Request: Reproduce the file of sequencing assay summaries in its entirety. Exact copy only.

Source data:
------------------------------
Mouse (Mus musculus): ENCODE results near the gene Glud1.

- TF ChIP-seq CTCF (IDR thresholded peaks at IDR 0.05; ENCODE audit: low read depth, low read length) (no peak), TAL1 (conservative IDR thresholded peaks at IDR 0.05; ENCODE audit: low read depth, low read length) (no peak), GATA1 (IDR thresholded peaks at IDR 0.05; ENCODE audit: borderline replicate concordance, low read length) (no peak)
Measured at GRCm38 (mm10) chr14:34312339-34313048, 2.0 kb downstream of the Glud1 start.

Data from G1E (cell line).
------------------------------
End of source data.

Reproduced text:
Mouse (Mus musculus): ENCODE results near the gene Glud1.

- TF ChIP-seq CTCF (IDR thresholded peaks at IDR 0.05; ENCODE audit: low read depth, low read length) (no peak), TAL1 (conservative IDR thresholded peaks at IDR 0.05; ENCODE audit: low read depth, low read length) (no peak), GATA1 (IDR thresholded peaks at IDR 0.05; ENCODE audit: borderline replicate concordance, low read length) (no peak)
Measured at GRCm38 (mm10) chr14:34312339-34313048, 2.0 kb downstream of the Glud1 start.

Data from G1E (cell line).